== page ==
Mike: Sure. I mean, and he gives France the tricolour. You know, I think he was sitting around with a sketchpad in 1789, and that’s why the blue, white and red are a thing that comes directly out of Lafayette’s head.
Gary: So I have to ask this question after all the research you’ve done, can you say the Marquis de Lafayette’s full name from memory? And just know we won’t take points off of you if you can’t.
Mike: Oh no, I can’t do it from memory, but I do have it in front of me. It’s Marie-Joseph Paul Yves Roch Gilbert du Motier, Marquis de La Fayette.
Gary: All right, fantastic. You know, I tried doing it for one other show and I said it fantastically, but that’s because I did multiple takes. So there you go.
Mike: I am not in any way interested in committing his full name to memory. I mean, he even he cracked a joke about it, like right at the beginning of the book where he’s like, You know, I was baptized like a Spaniard. They just gave me every saint’s name to look after me. But he said that he always felt like some songs you bear did the most to look out for himself.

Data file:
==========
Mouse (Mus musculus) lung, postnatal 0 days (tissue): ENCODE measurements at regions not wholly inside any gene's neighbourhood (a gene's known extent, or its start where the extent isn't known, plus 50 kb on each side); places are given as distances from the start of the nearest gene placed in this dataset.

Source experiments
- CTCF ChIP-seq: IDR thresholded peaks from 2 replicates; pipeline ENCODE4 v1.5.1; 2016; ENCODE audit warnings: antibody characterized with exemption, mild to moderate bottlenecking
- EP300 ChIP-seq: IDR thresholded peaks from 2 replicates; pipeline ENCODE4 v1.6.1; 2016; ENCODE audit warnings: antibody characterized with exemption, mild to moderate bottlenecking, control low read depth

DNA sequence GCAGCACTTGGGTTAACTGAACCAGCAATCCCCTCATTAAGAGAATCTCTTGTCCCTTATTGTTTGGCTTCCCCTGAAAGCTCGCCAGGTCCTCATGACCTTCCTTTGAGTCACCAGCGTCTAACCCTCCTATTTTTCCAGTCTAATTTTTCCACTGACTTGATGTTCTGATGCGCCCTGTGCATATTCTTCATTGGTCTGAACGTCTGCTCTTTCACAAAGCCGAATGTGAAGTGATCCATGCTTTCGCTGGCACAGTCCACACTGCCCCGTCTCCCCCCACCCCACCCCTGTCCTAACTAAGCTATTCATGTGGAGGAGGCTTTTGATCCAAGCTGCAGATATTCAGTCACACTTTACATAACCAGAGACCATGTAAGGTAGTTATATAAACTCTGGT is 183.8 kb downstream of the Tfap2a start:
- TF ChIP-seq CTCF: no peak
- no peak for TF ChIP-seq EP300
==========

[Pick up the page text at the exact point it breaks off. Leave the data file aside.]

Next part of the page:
Gary: Absolutely, you know, but to anyone out there who’s listening, who really wants to get that authentic stuff down, just know that the Marquis de Lafayette name, that’s the intermediate level. And then once you get to Picasso’s, that’s when you’re the master. I’m not even going to try Picasso. I don’t know. I just know they mentioned it in an Epic Rap Battles of History. So in any case, Lafayette is one of those giants of history like George Washington and Thomas Jefferson that have had numerous biographies written about them. Were you intimidated by the thought of trying to place yourself among such great historians who have written on the Marquis? And since so much has been written on Lafayette, what is it about your work that you believe makes it stand out?